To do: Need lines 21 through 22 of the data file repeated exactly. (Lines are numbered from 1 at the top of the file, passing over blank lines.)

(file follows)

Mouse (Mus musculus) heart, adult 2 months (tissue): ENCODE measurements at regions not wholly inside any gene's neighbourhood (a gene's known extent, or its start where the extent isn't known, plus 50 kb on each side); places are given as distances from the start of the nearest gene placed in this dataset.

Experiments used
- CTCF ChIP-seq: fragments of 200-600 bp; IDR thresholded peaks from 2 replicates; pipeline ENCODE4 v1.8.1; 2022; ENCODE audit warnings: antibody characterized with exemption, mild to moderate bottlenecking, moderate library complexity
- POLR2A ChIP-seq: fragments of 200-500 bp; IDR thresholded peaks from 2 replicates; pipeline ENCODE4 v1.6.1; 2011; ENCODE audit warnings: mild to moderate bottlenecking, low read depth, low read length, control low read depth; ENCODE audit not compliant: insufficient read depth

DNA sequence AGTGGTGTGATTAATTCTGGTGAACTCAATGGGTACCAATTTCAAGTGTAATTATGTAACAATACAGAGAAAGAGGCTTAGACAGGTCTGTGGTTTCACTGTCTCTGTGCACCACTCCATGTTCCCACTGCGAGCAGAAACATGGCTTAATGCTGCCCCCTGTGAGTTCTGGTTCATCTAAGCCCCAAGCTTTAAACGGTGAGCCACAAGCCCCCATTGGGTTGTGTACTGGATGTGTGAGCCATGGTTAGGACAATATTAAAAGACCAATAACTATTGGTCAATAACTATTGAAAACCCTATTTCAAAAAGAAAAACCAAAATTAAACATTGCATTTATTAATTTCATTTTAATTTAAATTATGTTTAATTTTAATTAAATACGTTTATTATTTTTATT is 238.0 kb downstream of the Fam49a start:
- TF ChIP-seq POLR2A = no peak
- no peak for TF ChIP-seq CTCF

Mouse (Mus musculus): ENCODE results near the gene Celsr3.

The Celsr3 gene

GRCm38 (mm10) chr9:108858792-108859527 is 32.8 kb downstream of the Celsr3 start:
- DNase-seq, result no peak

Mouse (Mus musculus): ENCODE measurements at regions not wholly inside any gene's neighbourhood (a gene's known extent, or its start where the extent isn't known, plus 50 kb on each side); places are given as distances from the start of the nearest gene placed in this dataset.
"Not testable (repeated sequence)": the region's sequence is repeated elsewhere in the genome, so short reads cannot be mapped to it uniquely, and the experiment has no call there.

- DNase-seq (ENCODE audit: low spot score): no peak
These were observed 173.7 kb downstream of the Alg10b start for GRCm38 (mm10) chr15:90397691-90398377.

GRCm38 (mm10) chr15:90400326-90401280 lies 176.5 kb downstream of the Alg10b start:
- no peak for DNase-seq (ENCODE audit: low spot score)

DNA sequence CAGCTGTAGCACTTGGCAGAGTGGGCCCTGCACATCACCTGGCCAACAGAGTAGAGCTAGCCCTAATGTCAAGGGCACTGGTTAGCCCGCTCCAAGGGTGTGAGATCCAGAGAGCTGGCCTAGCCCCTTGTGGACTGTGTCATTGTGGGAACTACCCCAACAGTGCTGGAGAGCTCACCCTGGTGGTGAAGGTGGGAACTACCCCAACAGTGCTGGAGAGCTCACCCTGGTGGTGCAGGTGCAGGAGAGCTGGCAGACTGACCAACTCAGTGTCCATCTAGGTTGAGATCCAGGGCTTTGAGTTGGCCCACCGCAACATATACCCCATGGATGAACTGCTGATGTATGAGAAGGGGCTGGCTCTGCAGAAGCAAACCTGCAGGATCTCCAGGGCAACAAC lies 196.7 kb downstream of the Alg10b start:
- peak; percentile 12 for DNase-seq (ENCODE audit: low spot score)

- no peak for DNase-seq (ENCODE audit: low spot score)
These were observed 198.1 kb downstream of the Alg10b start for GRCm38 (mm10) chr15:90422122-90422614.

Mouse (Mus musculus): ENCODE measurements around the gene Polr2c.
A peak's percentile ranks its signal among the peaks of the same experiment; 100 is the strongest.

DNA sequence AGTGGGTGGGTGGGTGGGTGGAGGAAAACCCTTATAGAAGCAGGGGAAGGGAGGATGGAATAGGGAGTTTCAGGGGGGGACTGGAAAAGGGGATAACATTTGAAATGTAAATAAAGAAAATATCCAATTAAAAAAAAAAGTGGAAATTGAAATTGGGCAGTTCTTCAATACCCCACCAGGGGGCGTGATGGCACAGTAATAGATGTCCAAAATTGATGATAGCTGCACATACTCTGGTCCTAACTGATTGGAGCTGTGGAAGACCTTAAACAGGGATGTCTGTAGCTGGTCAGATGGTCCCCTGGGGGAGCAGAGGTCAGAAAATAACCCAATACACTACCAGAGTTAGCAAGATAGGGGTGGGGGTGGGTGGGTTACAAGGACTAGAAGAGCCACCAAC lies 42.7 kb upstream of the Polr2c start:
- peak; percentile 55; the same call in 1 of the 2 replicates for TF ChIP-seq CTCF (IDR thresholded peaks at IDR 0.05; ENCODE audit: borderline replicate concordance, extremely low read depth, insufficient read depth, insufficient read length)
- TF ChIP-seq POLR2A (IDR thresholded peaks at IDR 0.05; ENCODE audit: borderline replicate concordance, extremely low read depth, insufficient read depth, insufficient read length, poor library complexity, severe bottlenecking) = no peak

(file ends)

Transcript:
These were observed 198.1 kb downstream of the Alg10b start for GRCm38 (mm10) chr15:90422122-90422614.

Mouse (Mus musculus): ENCODE measurements around the gene Polr2c.